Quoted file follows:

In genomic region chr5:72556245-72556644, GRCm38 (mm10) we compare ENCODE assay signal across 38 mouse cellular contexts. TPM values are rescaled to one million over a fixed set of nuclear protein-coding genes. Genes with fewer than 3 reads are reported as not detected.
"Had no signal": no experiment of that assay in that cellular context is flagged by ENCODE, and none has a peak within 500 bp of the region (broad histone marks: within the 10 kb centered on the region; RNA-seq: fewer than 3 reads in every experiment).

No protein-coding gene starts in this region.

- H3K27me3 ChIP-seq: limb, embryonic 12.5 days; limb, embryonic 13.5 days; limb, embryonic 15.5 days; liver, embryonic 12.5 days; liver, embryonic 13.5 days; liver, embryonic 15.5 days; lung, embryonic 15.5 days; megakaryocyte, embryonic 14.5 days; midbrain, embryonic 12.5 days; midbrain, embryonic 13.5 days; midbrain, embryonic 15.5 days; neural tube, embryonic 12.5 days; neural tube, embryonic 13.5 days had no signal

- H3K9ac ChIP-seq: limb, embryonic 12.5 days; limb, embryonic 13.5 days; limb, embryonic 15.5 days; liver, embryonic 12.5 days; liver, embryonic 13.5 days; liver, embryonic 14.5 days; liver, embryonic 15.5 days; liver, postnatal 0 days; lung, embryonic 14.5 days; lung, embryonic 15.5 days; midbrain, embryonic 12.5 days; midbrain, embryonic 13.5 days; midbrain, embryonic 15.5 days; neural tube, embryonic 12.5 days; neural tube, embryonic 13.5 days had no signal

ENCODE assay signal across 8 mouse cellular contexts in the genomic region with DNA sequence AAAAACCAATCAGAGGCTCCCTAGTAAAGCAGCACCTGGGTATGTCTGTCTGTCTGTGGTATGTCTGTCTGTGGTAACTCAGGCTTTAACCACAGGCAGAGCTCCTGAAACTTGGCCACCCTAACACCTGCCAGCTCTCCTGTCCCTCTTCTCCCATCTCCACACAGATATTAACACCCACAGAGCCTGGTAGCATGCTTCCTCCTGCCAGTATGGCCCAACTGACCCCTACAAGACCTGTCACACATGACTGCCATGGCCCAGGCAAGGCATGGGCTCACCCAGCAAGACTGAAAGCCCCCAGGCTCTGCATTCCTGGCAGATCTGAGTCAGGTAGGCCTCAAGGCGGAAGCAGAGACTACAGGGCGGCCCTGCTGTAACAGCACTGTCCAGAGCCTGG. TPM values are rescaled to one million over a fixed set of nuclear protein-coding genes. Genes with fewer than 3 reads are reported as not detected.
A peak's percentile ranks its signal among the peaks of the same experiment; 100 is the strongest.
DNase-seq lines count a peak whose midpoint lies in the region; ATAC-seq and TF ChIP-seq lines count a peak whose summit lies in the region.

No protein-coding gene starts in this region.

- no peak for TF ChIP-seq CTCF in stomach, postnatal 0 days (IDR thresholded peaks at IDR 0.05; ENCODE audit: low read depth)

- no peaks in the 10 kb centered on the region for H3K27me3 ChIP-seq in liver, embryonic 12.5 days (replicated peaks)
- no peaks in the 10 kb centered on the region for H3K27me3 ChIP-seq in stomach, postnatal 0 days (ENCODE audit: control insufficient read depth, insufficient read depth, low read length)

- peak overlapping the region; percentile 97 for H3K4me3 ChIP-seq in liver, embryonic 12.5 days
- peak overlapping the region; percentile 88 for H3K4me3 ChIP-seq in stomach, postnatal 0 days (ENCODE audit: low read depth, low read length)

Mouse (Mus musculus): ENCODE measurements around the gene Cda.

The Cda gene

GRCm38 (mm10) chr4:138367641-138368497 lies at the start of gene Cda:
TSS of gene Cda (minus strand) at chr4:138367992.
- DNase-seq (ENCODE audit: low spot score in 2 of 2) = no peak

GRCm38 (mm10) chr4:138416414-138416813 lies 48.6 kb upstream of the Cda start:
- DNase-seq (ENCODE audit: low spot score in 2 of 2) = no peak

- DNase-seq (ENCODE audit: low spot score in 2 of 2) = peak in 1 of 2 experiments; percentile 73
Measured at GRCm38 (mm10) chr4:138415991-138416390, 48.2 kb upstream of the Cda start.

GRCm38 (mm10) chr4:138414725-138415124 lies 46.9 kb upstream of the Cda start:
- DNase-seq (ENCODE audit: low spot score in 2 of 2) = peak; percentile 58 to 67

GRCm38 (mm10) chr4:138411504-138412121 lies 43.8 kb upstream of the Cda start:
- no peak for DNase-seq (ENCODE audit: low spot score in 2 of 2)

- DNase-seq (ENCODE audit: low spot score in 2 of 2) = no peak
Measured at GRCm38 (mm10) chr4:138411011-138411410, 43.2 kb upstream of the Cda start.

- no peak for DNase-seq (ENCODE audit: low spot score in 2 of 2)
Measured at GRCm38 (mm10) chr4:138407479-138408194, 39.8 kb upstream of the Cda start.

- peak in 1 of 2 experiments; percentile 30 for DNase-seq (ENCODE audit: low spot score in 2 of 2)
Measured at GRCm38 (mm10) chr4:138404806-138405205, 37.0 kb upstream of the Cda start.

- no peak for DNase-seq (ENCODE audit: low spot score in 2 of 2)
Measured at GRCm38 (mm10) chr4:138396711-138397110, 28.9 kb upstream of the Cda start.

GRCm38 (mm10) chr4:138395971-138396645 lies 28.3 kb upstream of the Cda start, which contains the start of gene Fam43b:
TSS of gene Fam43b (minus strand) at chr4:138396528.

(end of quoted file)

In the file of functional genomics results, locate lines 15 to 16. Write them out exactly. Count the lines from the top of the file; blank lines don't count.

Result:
Mouse (Mus musculus): ENCODE measurements around the gene Cda.

The Cda gene